Getting: Failed to get sink information: No such entity, how to troubleshoot this? - Edit, I needed to use a sink besides 0. The first number of pactl list short sinks can be used. This command works for example: pactl set-sink-volume $(pactl list short sinks | head -n1 | cut -f1) 50%
    – ideasman42
    Sep 17, 2018 at 1:18

You can control the volume for the current sink using the following commands

  • Raise Volume: pactl set-sink-volume @DEFAULT_SINK@ +1000

  • Lower Volume: pactl set-sink-volume @DEFAULT_SINK@ -1000

  • Mute: pactl set-sink-mute @DEFAULT_SINK@ toggle

You can use the following values to control the volume:


  • Specific value: <number>
  • Increase: +<number>
  • Decrease: -<number>


pactl set-sink-volume @DEFAULT_SINK@ 50000 will set the volume around 76%

Linear Factor

  • Specific value: <number>.<number>
  • Increase: +<number>.<number>
  • Decrease: -<number>.<number>


pactl set-sink-volume @DEFAULT_SINK@ 0.44\ will set the volume around 76%


  • Specific value: <number>%
  • Increase: +<number>%
  • Decrease: -<number>%


pactl set-sink-volume @DEFAULT_SINK@ 76% will set the volume around 76%

Decibel Value

WARNING : don't experiment with decibel values while using headphones unless you know what you are doing, you could damage your hearing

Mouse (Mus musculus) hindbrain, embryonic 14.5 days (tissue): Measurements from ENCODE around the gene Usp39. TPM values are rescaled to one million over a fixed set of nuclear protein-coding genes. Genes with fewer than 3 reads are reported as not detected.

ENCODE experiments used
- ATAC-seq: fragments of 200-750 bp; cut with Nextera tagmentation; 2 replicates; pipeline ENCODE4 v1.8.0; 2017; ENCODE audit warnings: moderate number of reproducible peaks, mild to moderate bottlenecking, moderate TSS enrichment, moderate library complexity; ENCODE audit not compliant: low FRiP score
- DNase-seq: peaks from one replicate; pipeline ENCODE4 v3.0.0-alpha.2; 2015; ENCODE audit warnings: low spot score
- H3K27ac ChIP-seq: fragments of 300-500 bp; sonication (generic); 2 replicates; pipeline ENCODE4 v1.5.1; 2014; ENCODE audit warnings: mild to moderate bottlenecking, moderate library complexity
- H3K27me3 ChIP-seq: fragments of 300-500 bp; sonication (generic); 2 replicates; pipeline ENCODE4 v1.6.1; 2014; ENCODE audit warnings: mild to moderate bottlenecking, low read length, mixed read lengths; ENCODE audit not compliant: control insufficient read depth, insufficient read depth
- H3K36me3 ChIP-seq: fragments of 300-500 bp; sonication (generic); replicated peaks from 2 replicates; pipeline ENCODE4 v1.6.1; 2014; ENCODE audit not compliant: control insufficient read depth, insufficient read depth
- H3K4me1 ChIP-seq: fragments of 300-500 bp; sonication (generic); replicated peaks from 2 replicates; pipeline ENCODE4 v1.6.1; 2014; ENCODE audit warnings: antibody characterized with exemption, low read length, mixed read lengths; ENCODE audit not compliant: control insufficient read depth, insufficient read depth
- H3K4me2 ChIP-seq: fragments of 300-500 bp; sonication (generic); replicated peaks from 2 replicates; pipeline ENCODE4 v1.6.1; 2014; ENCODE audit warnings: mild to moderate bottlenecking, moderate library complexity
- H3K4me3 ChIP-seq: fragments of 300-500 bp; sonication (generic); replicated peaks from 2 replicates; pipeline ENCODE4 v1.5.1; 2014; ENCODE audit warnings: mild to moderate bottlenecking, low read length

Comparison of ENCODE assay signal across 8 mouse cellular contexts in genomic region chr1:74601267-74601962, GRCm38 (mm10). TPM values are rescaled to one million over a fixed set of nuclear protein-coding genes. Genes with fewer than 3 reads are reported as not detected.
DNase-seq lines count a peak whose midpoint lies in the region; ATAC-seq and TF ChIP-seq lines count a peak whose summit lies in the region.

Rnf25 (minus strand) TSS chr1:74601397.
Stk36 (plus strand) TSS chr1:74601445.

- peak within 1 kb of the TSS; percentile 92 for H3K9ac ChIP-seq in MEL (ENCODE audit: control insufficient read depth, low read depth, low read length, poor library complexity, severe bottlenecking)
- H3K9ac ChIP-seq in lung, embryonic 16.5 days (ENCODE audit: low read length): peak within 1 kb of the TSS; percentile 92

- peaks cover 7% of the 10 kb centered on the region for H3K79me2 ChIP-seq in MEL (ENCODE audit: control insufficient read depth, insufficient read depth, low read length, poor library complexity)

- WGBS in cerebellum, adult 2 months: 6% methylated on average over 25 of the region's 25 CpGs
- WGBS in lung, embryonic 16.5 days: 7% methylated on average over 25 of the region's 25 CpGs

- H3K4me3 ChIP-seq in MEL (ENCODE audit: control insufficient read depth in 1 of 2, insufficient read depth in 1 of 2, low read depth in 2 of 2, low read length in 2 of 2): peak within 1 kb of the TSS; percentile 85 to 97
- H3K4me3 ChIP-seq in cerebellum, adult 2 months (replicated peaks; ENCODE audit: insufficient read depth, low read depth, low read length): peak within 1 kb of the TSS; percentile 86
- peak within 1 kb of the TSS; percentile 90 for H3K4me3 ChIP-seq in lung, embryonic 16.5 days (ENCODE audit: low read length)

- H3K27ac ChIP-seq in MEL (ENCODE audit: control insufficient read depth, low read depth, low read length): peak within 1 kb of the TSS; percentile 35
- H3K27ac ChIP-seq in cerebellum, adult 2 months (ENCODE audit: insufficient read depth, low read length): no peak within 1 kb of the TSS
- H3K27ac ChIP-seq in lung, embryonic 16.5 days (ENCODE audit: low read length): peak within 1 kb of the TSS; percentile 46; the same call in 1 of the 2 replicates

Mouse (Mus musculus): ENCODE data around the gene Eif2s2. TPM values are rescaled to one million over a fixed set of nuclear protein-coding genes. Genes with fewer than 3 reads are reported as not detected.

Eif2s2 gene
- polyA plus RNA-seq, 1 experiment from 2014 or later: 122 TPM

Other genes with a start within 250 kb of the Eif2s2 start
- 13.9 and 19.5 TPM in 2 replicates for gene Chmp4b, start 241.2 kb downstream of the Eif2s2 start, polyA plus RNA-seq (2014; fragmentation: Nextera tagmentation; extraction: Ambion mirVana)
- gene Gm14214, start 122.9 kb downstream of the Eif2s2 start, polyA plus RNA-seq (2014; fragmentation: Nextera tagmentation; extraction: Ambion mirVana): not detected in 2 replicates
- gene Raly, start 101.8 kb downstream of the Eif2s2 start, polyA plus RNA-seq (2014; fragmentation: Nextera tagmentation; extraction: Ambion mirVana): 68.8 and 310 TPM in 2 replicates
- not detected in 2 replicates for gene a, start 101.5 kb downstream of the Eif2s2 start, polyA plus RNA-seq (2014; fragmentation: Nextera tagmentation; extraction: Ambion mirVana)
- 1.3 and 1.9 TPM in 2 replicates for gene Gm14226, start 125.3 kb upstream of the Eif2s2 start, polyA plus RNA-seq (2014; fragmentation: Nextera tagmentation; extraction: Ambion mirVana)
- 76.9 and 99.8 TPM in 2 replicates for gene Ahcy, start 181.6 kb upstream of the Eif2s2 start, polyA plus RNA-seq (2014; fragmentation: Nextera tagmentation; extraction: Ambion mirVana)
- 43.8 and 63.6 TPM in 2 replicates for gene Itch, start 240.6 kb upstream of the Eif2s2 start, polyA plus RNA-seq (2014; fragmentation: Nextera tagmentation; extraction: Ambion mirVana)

• Specific value: <number>dB
  • Increase: +<number>dB
  • Decrease: -<number>dB


pactl set-sink-volume @DEFAULT_SINK@ 0.0dB will set the volume to 100%

Sources Arch Wiki, [pactl man page] 2

  • +1 !! The only solution that worked for me instantly.
    – djboris
    Feb 19, 2019 at 19:51

amixer set 'Master' 10%+ - to increase max sound 10%

amixer set 'Master' 10%- - to decrease max sound 10%

amixer set 'Master' 10% - to get 10% of the max sound

amixer set 'Master' 80% - to get 80% of the max sound

.. etc.

If you want to set the volume to other than 'Master', check the list by:

amixer scontrols

You may also want to check out alsamixer and pacmd


This options do not show the volume change notification on Gnome Desktop ... If that is what some of you are looking as well, as I was.

Here a short script that solves the problem.


(Controlling the volume while still showing the volume chage on screen for Gnome Desktop environment)